Short-Term Health Insurance

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Short-Term Health Insurance

Post by peggy1258 on Tue Jul 12, 2011 7:21 am

Youíve just graduated from college or moved out on your own, and youíre no longer covered under your parentsí health insurance plan. Or perhaps youíve flown the coop on your cubicle job and youíre looking for the next big thing. Maybe youíve found a new job, but your new employerís group health insurance plan wonít kick in until youíve been with the company for three months. These are good reasons to look into short-term health insurance if itís available in your state.

Whatís in a nameÖ
As the name implies, short-term health insurance typically offers coverage for 30 to 180 days, although some plans will cover you initially for up to 12 months. If your short-term need runs longer than the coverage, you may be able to renew the plan, but donít count on anything beyond a year.

Most short-term plans will cover you in the event of an accident or a sudden illness. As you might expect with almost any health insurance plan, short-term plans may have benefit limits, and youíll be required to cover an initial deductible and to make co-payments. Youíll be allowed to pick your own doctors, hospitals, or other health-care providers. Youíll get coverage for inpatient and outpatient services, hospital room (including intensive care unit) and board charges, lab examinations, and X-rays. These plans rarely require a physical exam, and coverage often begins as soon as the insurer receives your application and first premium payment. Applications may be mailed in or submitted over the Internet, and payments may be made by check or credit card. Check with the provider for complete information on coverage and the application process.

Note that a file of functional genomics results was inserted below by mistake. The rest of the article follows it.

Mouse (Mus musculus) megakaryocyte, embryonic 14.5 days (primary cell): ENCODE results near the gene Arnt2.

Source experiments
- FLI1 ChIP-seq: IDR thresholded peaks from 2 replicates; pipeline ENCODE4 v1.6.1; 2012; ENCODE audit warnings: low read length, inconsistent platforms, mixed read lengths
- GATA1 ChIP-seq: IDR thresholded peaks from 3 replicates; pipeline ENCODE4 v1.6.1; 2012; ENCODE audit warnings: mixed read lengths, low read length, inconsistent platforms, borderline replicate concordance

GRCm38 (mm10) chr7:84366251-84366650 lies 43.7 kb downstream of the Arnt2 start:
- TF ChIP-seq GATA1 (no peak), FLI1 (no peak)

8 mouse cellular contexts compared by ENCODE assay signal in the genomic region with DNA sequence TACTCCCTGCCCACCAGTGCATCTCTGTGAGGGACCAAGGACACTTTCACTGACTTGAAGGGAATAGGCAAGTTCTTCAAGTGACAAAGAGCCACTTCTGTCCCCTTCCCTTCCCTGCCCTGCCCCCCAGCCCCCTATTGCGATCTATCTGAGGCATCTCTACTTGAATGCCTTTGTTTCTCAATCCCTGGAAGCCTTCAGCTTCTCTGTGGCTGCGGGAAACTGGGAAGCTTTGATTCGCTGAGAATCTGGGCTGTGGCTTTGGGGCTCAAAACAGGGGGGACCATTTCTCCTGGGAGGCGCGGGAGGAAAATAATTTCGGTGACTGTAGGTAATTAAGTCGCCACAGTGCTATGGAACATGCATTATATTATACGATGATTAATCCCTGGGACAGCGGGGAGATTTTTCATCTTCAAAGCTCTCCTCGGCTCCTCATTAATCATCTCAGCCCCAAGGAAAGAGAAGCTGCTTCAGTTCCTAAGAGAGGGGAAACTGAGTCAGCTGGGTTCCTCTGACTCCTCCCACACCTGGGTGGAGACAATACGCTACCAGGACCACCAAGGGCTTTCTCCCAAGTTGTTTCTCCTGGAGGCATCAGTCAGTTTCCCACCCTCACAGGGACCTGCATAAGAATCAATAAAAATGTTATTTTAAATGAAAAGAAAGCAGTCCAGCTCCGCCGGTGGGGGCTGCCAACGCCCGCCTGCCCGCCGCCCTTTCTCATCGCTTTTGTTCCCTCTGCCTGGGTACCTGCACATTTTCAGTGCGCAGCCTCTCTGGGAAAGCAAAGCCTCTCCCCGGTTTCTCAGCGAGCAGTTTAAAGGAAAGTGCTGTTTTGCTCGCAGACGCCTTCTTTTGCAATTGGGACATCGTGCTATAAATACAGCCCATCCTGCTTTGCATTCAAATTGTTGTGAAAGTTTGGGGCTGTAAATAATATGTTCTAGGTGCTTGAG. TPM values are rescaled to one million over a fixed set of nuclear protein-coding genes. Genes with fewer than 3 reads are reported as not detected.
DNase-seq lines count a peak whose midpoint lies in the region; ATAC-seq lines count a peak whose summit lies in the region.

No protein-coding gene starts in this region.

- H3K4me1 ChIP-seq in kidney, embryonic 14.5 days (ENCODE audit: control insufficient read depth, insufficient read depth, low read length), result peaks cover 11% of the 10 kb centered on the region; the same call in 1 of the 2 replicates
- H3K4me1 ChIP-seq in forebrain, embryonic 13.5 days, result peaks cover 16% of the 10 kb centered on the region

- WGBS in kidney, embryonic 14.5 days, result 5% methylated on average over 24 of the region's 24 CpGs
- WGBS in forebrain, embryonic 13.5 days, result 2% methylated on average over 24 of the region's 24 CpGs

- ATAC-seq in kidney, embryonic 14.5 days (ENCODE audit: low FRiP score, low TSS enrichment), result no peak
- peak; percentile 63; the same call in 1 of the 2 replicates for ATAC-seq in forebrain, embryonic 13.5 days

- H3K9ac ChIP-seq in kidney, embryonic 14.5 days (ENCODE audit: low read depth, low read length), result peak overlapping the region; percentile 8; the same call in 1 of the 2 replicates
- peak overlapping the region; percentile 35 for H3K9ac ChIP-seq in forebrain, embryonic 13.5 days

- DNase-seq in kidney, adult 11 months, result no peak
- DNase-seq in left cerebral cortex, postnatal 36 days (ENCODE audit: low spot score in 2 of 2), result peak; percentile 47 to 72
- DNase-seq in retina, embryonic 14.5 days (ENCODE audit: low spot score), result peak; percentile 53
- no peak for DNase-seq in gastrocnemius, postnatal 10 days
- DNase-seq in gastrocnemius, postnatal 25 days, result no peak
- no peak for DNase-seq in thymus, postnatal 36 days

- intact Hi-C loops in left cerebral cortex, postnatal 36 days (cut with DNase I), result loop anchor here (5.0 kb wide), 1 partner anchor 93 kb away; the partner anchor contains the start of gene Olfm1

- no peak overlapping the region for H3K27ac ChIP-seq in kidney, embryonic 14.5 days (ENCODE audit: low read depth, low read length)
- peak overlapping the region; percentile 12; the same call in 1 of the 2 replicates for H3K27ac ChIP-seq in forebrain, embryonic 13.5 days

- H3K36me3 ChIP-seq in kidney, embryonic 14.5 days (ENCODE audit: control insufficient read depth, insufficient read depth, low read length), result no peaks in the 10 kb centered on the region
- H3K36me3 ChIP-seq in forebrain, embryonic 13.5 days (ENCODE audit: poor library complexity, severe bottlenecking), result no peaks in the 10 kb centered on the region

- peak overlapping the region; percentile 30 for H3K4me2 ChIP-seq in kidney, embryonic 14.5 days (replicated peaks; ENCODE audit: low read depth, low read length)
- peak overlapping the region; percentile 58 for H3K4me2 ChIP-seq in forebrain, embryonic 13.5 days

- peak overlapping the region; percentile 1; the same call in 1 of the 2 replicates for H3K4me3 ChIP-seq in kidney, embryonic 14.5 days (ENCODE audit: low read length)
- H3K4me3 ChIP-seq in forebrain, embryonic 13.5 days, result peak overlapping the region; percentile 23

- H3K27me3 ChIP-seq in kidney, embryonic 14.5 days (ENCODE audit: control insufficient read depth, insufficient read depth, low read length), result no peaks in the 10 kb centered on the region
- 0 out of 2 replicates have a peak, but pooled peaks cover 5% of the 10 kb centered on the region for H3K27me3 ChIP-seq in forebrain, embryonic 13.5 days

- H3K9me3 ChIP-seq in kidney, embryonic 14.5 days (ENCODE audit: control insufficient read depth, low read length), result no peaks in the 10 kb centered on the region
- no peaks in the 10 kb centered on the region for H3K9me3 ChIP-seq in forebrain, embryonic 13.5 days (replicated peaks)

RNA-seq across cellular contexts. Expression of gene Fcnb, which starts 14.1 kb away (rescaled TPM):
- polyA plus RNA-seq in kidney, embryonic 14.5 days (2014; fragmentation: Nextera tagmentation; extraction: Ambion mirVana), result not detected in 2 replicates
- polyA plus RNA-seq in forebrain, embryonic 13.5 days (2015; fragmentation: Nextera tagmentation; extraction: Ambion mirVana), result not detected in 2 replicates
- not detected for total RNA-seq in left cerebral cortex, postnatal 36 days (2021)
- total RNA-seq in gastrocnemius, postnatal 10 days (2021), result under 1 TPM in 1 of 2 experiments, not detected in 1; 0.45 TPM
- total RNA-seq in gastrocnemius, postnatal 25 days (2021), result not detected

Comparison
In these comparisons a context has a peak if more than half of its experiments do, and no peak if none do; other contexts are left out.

ÖAnd whatís not
To keep the premiums down, short-term health insurance plans donít offer all of the benefits of permanent plans. Most wonít cover treatment of a pre-existing condition (i.e. an illness or injury that has produced signs or symptoms, or for which youíve received treatment, in the past five years). In addition, these plans donít cover routine medical exams, preventive care, dental or optical care, or pregnancy and childbirth expenses.

Short-term health insurance policies are exempt from the portability requirements in Title I of the Health Insurance Portability and Accountability Act of 1996 (HIPAA). Insurance carriers issuing these policies donít have to guarantee their renewability, and most donít. They also donít have to waive any pre-existing condition limitations for individuals otherwise eligible for those waivers.

But despite their limitations, short-term health insurance plans can help you fill the gaps in your health insurance coverage. And thatís just what the doctor ordered!
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